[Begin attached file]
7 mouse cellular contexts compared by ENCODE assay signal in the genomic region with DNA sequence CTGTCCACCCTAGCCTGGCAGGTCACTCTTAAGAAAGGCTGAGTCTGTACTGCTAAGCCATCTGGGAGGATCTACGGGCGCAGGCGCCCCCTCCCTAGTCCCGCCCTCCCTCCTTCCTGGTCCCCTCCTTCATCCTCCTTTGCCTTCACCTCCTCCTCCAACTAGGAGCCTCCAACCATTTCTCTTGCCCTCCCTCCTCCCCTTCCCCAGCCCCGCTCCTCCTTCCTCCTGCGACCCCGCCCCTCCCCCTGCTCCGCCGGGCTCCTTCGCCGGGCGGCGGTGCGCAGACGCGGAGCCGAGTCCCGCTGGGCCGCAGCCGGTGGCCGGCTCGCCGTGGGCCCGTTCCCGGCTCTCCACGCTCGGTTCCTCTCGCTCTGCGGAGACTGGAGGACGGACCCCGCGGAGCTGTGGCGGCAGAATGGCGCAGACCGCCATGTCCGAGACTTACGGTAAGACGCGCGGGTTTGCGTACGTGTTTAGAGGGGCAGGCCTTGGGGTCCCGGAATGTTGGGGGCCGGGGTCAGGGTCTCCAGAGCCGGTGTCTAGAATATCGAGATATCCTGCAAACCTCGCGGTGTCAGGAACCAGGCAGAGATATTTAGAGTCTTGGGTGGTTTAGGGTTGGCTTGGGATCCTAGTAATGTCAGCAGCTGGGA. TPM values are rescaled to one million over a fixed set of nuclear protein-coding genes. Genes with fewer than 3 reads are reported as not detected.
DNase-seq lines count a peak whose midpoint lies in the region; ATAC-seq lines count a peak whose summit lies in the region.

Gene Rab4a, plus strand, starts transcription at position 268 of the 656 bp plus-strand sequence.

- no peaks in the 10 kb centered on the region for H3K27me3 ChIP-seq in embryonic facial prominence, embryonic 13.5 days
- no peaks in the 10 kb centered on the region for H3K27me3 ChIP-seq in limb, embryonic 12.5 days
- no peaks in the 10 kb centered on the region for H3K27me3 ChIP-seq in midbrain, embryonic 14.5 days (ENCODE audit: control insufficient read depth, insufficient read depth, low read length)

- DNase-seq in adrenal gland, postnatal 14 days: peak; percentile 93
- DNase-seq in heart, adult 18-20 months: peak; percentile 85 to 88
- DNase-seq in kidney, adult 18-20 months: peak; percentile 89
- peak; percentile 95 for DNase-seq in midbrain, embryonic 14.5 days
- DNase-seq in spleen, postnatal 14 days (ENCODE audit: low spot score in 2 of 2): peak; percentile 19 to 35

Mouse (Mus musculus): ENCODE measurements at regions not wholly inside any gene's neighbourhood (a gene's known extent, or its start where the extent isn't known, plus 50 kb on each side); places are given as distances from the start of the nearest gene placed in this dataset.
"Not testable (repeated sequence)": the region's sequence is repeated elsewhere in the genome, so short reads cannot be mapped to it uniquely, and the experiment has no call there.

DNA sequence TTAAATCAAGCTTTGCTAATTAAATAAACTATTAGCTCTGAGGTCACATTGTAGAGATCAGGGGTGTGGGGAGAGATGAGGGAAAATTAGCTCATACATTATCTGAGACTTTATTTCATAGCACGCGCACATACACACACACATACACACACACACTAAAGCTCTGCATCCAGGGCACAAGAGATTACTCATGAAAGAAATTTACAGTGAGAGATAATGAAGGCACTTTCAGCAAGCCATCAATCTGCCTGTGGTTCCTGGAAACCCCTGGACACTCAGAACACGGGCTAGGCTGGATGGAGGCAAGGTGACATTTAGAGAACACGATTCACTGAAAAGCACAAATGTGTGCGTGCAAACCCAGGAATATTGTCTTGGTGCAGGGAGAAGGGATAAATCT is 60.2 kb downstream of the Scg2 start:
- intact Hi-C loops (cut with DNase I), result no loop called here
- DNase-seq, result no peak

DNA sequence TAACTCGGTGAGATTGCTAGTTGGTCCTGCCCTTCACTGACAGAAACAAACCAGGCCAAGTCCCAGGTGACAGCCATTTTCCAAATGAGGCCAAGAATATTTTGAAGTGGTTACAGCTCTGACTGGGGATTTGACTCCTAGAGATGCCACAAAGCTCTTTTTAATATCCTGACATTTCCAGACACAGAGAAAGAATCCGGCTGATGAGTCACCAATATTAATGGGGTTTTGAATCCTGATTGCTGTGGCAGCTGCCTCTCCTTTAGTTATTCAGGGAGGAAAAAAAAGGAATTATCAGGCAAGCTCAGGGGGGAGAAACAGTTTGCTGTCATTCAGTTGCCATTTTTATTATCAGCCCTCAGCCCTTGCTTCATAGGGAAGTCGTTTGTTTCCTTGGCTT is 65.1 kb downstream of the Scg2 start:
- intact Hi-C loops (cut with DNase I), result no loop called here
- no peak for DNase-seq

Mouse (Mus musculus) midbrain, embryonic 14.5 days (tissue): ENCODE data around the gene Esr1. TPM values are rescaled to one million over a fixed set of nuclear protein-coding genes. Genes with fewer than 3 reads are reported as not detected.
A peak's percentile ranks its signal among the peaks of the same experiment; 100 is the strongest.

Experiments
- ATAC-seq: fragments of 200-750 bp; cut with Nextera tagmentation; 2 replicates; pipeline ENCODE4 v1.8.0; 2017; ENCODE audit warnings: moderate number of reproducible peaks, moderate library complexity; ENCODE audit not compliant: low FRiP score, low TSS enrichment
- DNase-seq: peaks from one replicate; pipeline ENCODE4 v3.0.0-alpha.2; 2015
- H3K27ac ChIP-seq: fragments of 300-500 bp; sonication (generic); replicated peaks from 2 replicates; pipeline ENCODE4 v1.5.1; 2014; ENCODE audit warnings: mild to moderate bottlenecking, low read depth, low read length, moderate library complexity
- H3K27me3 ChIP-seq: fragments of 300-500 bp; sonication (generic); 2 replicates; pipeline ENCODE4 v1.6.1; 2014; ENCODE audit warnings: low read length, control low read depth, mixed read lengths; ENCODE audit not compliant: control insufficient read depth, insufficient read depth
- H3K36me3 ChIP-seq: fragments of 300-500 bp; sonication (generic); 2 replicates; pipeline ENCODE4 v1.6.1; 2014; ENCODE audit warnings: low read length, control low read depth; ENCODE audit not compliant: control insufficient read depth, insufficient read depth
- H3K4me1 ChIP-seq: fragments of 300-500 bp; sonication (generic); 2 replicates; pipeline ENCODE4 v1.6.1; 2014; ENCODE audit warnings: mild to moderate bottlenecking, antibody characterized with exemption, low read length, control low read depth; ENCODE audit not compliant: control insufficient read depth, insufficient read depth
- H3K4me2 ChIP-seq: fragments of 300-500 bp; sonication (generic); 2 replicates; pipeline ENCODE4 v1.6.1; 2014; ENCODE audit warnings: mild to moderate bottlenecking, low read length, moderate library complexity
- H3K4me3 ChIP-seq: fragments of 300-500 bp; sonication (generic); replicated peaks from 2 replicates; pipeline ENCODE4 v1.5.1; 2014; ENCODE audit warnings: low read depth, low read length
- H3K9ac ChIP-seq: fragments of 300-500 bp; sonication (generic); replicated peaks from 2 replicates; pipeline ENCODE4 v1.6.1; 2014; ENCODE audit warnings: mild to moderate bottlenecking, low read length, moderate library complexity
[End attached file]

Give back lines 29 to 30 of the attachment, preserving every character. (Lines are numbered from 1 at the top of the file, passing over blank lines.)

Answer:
- H3K4me2 ChIP-seq: fragments of 300-500 bp; sonication (generic); 2 replicates; pipeline ENCODE4 v1.6.1; 2014; ENCODE audit warnings: mild to moderate bottlenecking, low read length, moderate library complexity
- H3K4me3 ChIP-seq: fragments of 300-500 bp; sonication (generic); replicated peaks from 2 replicates; pipeline ENCODE4 v1.5.1; 2014; ENCODE audit warnings: low read depth, low read length